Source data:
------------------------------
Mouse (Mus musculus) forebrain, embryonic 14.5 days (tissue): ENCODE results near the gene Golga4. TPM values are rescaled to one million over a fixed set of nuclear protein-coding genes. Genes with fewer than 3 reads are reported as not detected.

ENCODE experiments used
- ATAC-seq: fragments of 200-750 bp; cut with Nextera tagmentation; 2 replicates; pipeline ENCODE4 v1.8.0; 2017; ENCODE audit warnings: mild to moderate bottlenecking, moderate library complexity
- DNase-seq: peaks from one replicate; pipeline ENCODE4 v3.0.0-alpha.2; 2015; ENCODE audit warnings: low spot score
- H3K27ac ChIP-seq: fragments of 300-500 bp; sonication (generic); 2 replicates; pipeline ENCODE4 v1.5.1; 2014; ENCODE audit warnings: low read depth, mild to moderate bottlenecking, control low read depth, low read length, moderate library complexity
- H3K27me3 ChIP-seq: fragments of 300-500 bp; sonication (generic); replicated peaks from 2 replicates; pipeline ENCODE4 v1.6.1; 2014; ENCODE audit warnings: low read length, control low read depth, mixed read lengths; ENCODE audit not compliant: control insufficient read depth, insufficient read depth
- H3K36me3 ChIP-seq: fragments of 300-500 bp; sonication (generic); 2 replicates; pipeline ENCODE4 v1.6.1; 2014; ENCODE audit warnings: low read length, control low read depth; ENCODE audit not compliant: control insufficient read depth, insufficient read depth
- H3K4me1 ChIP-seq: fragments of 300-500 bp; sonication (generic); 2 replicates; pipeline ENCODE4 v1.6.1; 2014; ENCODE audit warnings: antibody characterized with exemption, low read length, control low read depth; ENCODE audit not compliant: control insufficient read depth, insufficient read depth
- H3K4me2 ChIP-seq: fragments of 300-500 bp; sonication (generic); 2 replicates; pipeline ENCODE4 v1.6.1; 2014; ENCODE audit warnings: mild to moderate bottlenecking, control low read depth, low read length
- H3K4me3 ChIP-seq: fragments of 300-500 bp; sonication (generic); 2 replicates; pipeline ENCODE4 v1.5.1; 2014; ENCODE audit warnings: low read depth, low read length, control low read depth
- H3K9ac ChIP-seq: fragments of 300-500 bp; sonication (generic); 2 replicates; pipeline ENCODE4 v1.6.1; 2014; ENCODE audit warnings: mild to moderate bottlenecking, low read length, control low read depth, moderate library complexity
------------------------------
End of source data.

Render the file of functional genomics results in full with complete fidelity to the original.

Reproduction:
Mouse (Mus musculus) forebrain, embryonic 14.5 days (tissue): ENCODE results near the gene Golga4. TPM values are rescaled to one million over a fixed set of nuclear protein-coding genes. Genes with fewer than 3 reads are reported as not detected.

ENCODE experiments used
- ATAC-seq: fragments of 200-750 bp; cut with Nextera tagmentation; 2 replicates; pipeline ENCODE4 v1.8.0; 2017; ENCODE audit warnings: mild to moderate bottlenecking, moderate library complexity
- DNase-seq: peaks from one replicate; pipeline ENCODE4 v3.0.0-alpha.2; 2015; ENCODE audit warnings: low spot score
- H3K27ac ChIP-seq: fragments of 300-500 bp; sonication (generic); 2 replicates; pipeline ENCODE4 v1.5.1; 2014; ENCODE audit warnings: low read depth, mild to moderate bottlenecking, control low read depth, low read length, moderate library complexity
- H3K27me3 ChIP-seq: fragments of 300-500 bp; sonication (generic); replicated peaks from 2 replicates; pipeline ENCODE4 v1.6.1; 2014; ENCODE audit warnings: low read length, control low read depth, mixed read lengths; ENCODE audit not compliant: control insufficient read depth, insufficient read depth
- H3K36me3 ChIP-seq: fragments of 300-500 bp; sonication (generic); 2 replicates; pipeline ENCODE4 v1.6.1; 2014; ENCODE audit warnings: low read length, control low read depth; ENCODE audit not compliant: control insufficient read depth, insufficient read depth
- H3K4me1 ChIP-seq: fragments of 300-500 bp; sonication (generic); 2 replicates; pipeline ENCODE4 v1.6.1; 2014; ENCODE audit warnings: antibody characterized with exemption, low read length, control low read depth; ENCODE audit not compliant: control insufficient read depth, insufficient read depth
- H3K4me2 ChIP-seq: fragments of 300-500 bp; sonication (generic); 2 replicates; pipeline ENCODE4 v1.6.1; 2014; ENCODE audit warnings: mild to moderate bottlenecking, control low read depth, low read length
- H3K4me3 ChIP-seq: fragments of 300-500 bp; sonication (generic); 2 replicates; pipeline ENCODE4 v1.5.1; 2014; ENCODE audit warnings: low read depth, low read length, control low read depth
- H3K9ac ChIP-seq: fragments of 300-500 bp; sonication (generic); 2 replicates; pipeline ENCODE4 v1.6.1; 2014; ENCODE audit warnings: mild to moderate bottlenecking, low read length, control low read depth, moderate library complexity